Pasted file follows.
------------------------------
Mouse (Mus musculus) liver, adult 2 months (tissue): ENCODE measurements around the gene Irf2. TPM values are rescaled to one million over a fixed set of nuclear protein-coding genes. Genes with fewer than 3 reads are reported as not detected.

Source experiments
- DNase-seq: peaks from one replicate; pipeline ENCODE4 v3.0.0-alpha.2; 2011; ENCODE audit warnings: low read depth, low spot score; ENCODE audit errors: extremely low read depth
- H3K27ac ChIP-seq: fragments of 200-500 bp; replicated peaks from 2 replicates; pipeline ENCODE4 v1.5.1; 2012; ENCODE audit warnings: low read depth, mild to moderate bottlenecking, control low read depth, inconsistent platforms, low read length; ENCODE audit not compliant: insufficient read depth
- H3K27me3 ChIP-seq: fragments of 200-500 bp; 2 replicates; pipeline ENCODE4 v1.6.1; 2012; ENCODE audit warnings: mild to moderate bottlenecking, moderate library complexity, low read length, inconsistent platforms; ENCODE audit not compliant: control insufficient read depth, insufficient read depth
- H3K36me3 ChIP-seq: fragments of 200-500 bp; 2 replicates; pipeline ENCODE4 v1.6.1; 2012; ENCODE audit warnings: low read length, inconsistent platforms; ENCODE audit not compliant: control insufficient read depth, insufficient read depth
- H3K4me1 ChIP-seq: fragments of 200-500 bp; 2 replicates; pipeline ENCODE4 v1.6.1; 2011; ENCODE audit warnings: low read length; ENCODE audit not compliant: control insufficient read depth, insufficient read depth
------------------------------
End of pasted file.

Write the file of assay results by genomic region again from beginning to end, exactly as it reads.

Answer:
Mouse (Mus musculus) liver, adult 2 months (tissue): ENCODE measurements around the gene Irf2. TPM values are rescaled to one million over a fixed set of nuclear protein-coding genes. Genes with fewer than 3 reads are reported as not detected.

Source experiments
- DNase-seq: peaks from one replicate; pipeline ENCODE4 v3.0.0-alpha.2; 2011; ENCODE audit warnings: low read depth, low spot score; ENCODE audit errors: extremely low read depth
- H3K27ac ChIP-seq: fragments of 200-500 bp; replicated peaks from 2 replicates; pipeline ENCODE4 v1.5.1; 2012; ENCODE audit warnings: low read depth, mild to moderate bottlenecking, control low read depth, inconsistent platforms, low read length; ENCODE audit not compliant: insufficient read depth
- H3K27me3 ChIP-seq: fragments of 200-500 bp; 2 replicates; pipeline ENCODE4 v1.6.1; 2012; ENCODE audit warnings: mild to moderate bottlenecking, moderate library complexity, low read length, inconsistent platforms; ENCODE audit not compliant: control insufficient read depth, insufficient read depth
- H3K36me3 ChIP-seq: fragments of 200-500 bp; 2 replicates; pipeline ENCODE4 v1.6.1; 2012; ENCODE audit warnings: low read length, inconsistent platforms; ENCODE audit not compliant: control insufficient read depth, insufficient read depth
- H3K4me1 ChIP-seq: fragments of 200-500 bp; 2 replicates; pipeline ENCODE4 v1.6.1; 2011; ENCODE audit warnings: low read length; ENCODE audit not compliant: control insufficient read depth, insufficient read depth